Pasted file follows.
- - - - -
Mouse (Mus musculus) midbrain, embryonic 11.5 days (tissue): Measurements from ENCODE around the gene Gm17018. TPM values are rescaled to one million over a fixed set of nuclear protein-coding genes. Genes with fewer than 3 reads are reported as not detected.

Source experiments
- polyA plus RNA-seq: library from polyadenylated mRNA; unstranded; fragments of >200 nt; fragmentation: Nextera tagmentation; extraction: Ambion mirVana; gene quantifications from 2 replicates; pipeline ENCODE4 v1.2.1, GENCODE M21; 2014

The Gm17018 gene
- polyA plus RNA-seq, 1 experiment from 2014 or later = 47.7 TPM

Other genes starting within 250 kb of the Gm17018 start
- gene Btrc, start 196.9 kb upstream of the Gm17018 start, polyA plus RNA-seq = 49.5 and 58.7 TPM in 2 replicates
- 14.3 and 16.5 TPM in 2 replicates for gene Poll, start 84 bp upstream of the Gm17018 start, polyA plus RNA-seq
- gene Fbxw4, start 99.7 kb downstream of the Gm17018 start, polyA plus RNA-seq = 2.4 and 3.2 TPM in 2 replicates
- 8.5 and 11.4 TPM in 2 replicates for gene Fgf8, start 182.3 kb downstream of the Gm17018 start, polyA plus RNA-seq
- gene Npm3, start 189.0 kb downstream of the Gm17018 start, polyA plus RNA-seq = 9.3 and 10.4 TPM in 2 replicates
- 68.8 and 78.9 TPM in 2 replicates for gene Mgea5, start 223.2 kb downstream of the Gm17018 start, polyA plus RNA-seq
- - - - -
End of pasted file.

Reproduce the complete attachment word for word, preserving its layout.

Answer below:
Mouse (Mus musculus) midbrain, embryonic 11.5 days (tissue): Measurements from ENCODE around the gene Gm17018. TPM values are rescaled to one million over a fixed set of nuclear protein-coding genes. Genes with fewer than 3 reads are reported as not detected.

Source experiments
- polyA plus RNA-seq: library from polyadenylated mRNA; unstranded; fragments of >200 nt; fragmentation: Nextera tagmentation; extraction: Ambion mirVana; gene quantifications from 2 replicates; pipeline ENCODE4 v1.2.1, GENCODE M21; 2014

The Gm17018 gene
- polyA plus RNA-seq, 1 experiment from 2014 or later = 47.7 TPM

Other genes starting within 250 kb of the Gm17018 start
- gene Btrc, start 196.9 kb upstream of the Gm17018 start, polyA plus RNA-seq = 49.5 and 58.7 TPM in 2 replicates
- 14.3 and 16.5 TPM in 2 replicates for gene Poll, start 84 bp upstream of the Gm17018 start, polyA plus RNA-seq
- gene Fbxw4, start 99.7 kb downstream of the Gm17018 start, polyA plus RNA-seq = 2.4 and 3.2 TPM in 2 replicates
- 8.5 and 11.4 TPM in 2 replicates for gene Fgf8, start 182.3 kb downstream of the Gm17018 start, polyA plus RNA-seq
- gene Npm3, start 189.0 kb downstream of the Gm17018 start, polyA plus RNA-seq = 9.3 and 10.4 TPM in 2 replicates
- 68.8 and 78.9 TPM in 2 replicates for gene Mgea5, start 223.2 kb downstream of the Gm17018 start, polyA plus RNA-seq